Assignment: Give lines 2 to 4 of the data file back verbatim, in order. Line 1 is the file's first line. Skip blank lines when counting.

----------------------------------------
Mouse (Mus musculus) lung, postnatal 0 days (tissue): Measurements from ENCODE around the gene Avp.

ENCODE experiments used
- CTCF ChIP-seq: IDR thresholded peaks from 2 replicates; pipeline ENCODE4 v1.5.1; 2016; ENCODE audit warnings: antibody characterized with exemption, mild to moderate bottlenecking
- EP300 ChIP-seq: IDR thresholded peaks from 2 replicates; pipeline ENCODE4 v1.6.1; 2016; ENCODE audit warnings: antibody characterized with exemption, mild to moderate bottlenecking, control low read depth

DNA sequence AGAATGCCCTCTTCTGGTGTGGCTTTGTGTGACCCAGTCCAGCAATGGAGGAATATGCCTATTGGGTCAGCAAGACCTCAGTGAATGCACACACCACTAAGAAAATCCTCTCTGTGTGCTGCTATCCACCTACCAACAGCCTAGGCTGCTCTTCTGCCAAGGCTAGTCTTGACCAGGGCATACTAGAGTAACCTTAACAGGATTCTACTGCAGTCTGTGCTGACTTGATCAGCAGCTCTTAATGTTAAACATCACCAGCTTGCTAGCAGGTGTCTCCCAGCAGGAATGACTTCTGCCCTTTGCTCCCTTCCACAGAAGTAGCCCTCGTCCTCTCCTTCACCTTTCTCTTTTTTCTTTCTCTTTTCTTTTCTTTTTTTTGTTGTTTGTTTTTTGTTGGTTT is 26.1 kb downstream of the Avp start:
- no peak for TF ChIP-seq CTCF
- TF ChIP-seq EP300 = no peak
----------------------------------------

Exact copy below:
ENCODE experiments used
- CTCF ChIP-seq: IDR thresholded peaks from 2 replicates; pipeline ENCODE4 v1.5.1; 2016; ENCODE audit warnings: antibody characterized with exemption, mild to moderate bottlenecking
- EP300 ChIP-seq: IDR thresholded peaks from 2 replicates; pipeline ENCODE4 v1.6.1; 2016; ENCODE audit warnings: antibody characterized with exemption, mild to moderate bottlenecking, control low read depth